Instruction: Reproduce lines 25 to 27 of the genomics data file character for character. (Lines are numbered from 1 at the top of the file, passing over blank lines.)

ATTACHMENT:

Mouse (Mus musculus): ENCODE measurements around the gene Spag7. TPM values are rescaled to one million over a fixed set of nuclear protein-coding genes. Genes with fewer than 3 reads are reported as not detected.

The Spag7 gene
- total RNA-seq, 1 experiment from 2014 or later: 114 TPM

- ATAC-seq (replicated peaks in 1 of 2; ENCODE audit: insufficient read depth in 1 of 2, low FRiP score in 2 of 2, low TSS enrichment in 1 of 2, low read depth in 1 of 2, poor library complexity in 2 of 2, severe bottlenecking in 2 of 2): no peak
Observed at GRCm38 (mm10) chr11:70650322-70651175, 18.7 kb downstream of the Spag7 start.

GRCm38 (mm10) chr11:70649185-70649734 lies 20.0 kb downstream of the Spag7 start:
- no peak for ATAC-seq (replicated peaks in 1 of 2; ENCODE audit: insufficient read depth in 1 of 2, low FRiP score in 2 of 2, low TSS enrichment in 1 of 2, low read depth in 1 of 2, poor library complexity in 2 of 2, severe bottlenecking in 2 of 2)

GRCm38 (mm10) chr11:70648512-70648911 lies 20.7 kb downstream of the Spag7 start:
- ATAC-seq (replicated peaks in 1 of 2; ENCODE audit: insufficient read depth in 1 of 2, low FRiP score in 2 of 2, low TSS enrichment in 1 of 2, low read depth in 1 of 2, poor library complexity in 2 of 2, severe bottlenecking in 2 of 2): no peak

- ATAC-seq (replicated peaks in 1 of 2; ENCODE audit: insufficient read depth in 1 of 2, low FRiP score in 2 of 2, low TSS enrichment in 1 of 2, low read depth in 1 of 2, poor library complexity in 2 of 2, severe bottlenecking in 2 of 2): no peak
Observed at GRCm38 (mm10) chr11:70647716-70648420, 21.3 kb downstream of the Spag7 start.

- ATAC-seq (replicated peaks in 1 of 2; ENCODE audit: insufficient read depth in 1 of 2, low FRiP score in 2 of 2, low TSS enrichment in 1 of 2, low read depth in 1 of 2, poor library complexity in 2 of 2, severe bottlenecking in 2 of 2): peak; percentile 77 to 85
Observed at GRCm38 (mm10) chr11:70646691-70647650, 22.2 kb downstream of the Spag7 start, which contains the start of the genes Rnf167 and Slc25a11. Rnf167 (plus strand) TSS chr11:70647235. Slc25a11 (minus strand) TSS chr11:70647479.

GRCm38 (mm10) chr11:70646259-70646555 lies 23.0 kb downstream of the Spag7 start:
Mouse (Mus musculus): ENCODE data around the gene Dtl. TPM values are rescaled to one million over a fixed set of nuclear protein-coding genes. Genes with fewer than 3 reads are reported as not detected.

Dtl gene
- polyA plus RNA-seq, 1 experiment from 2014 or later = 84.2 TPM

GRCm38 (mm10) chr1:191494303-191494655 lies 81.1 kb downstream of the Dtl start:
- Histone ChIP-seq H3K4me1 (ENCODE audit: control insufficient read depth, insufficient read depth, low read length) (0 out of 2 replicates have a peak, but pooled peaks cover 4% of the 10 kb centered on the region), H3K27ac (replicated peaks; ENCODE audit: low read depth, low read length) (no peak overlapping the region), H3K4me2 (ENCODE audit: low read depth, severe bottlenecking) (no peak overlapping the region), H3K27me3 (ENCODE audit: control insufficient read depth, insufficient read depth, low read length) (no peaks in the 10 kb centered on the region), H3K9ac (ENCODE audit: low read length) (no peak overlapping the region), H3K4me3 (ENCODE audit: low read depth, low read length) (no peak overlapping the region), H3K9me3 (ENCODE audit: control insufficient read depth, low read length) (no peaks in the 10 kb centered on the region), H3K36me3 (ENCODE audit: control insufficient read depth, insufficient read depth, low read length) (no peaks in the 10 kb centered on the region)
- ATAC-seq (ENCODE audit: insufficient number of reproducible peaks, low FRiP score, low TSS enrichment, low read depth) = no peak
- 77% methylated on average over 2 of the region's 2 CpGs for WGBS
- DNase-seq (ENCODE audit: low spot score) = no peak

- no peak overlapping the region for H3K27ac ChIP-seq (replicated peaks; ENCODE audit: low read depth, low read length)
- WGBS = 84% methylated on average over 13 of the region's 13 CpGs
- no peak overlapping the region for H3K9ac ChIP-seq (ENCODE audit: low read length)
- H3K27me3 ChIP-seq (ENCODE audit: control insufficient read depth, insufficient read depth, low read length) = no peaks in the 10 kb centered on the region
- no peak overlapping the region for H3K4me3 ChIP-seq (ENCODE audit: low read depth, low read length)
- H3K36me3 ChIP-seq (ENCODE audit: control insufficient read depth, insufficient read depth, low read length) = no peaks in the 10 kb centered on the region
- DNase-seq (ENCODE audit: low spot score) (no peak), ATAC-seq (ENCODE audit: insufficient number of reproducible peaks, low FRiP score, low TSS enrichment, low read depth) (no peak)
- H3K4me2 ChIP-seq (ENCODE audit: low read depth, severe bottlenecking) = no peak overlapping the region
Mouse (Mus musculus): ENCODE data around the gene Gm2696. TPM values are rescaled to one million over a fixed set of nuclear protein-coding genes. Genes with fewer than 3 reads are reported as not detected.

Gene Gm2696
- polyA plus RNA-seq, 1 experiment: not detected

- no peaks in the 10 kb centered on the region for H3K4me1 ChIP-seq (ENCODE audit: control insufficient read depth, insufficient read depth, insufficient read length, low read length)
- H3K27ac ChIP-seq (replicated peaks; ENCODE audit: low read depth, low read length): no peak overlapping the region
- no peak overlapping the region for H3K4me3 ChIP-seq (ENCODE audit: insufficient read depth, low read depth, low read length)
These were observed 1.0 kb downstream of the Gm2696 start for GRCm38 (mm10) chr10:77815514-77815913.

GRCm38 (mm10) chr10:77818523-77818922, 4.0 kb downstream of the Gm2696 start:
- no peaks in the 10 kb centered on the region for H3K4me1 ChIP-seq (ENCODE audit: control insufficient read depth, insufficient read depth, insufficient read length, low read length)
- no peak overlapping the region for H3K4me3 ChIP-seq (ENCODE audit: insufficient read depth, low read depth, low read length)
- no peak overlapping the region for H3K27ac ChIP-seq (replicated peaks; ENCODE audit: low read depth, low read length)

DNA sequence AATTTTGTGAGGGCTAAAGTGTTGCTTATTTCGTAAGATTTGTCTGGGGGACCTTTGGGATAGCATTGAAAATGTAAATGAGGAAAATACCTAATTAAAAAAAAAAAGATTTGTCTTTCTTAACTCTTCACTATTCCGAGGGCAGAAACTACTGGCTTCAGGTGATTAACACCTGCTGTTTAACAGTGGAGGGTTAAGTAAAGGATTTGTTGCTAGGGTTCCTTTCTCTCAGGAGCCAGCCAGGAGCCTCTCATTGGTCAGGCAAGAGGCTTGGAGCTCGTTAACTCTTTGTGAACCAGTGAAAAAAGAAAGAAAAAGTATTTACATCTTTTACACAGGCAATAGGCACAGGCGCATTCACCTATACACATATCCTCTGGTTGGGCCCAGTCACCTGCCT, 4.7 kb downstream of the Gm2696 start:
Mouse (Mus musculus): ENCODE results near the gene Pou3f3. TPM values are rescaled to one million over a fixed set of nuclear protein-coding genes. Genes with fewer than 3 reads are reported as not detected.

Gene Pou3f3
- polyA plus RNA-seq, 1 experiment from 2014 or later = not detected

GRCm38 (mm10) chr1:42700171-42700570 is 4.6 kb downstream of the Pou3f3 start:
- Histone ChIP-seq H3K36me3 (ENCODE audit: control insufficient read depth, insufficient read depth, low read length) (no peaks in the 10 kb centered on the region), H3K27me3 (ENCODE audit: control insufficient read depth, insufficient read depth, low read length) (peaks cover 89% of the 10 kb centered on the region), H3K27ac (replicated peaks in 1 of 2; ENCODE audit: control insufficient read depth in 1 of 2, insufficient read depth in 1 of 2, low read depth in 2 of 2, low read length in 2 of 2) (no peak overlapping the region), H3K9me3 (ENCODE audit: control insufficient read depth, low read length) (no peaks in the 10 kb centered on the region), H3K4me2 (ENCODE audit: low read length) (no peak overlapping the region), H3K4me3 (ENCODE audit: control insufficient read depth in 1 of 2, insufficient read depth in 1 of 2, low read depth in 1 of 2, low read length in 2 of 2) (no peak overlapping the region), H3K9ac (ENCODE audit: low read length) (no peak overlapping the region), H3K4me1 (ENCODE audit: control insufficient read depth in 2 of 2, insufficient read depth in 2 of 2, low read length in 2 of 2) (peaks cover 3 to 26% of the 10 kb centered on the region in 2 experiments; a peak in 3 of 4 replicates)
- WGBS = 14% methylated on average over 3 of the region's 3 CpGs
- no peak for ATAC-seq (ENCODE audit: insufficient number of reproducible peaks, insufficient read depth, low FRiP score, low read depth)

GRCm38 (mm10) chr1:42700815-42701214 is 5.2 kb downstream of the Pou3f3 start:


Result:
- no peak overlapping the region for H3K9ac ChIP-seq (ENCODE audit: low read length)
- H3K27me3 ChIP-seq (ENCODE audit: control insufficient read depth, insufficient read depth, low read length) = no peaks in the 10 kb centered on the region
- no peak overlapping the region for H3K4me3 ChIP-seq (ENCODE audit: low read depth, low read length)